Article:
From the authors:
Modern. Simpler. These were our goals. We knew that to reflect modern macroeconomics we had to cover the Solow Model and the economics of ideas, Real Business Cycles, and New Keynesian economics. While most texts now cover the rudiments of economic growth, the importance of ideas is rarely even mentioned. Similarly, other texts do not offer a balanced treatment of Real Business Cycle theory and New Keynesian theory, instead favoring one theory and relegating the other to a few pages that are poorly integrated with the overall macro model.
We also knew that our efforts to reflect modern macroeconomics would be wasted if we reached only a small percentage of the students. We had to make the material simpler, more compelling, and more intuitive.
By boiling the Solow model down to its essence and by providing multiple paths through the material, we have made it accessible to all principles students. Our modern approach to business fluctuations is also simpler and yet more advanced at the same time. It is simpler because we model business fluctuations as fluctuations in the growth rate of output, rather than in the level of output. That creates a natural progression from growth theory to business fluctuations. It is simpler because we develop our balanced approach to Real Business Cycles and New Keynesian economics within a single, unified dynamic AD-AS model. And no other textbook offers the same depth of analysis of monetary and fiscal policy in response to both real and nominal shocks.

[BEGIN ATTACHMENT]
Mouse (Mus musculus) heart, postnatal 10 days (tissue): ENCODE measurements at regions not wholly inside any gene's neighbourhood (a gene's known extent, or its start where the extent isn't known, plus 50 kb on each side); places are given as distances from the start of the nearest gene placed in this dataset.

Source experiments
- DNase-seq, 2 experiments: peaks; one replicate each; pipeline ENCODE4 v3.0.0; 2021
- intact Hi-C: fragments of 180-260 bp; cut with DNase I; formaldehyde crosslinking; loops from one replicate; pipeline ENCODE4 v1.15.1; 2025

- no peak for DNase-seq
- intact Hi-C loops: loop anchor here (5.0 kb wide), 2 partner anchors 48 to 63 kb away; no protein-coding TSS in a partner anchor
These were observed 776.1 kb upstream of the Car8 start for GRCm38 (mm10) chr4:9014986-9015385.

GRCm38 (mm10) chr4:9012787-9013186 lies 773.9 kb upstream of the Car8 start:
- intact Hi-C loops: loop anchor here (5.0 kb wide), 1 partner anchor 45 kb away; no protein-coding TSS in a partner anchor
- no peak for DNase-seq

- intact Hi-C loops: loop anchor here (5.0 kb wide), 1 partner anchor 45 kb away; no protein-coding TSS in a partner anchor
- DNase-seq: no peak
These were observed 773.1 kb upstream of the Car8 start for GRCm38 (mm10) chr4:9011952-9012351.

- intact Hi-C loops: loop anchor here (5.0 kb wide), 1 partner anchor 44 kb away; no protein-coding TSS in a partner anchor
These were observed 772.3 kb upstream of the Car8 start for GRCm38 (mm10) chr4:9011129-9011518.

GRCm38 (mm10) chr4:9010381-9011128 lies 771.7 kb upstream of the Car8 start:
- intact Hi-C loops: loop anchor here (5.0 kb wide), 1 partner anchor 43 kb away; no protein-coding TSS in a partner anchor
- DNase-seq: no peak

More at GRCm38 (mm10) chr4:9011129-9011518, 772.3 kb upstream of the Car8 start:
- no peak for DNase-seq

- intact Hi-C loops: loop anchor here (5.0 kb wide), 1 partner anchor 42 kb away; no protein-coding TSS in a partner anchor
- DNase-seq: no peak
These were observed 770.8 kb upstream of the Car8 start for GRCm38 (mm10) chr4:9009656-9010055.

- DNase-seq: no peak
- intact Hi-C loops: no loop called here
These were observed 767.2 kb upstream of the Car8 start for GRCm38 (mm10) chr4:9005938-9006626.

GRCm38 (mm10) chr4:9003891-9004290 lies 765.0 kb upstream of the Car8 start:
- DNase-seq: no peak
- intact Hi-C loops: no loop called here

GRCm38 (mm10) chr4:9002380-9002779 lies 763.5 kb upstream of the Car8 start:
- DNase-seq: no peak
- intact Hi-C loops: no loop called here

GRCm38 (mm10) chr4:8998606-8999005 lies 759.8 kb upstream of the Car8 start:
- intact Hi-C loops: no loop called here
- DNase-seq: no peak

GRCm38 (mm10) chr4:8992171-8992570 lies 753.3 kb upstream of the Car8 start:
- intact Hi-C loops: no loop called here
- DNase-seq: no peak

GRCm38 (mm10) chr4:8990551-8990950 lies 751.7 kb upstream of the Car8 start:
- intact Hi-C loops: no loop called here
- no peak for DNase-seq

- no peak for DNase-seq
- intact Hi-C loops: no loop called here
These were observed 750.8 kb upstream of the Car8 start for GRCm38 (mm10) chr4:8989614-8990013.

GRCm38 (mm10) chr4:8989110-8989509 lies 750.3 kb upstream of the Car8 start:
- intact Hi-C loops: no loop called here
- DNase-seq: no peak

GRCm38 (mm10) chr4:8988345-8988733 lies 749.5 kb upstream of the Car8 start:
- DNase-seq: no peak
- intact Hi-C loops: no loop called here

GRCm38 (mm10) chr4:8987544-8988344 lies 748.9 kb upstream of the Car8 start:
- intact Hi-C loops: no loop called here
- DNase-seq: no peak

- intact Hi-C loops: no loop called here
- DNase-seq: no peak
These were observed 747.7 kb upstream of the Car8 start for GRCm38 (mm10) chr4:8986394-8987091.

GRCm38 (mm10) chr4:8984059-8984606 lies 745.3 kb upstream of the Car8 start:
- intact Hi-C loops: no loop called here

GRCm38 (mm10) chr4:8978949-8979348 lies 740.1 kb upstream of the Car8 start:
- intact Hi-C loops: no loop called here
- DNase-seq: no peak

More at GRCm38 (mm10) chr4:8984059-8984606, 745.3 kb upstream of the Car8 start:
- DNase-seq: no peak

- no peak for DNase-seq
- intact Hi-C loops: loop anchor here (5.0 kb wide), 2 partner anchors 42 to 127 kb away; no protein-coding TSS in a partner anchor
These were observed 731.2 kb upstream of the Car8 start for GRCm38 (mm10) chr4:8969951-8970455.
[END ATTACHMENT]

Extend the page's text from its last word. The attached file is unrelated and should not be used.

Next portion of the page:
That's why we call our text Modern Principles: Macroeconomics. We have taken recent advances in how economists think and describe macroeconomics and we have integrated them throughout the text. Growth theory is given full treatment and it is integrated with our dynamic macroeconomic model. Insights from Real Business Cycle theory and New Keynesian theory appear early in the text, not tacked on at the end as an afterthought. We are certain you will see that this text provides the best coverage of the new principles that macroeconomists use today.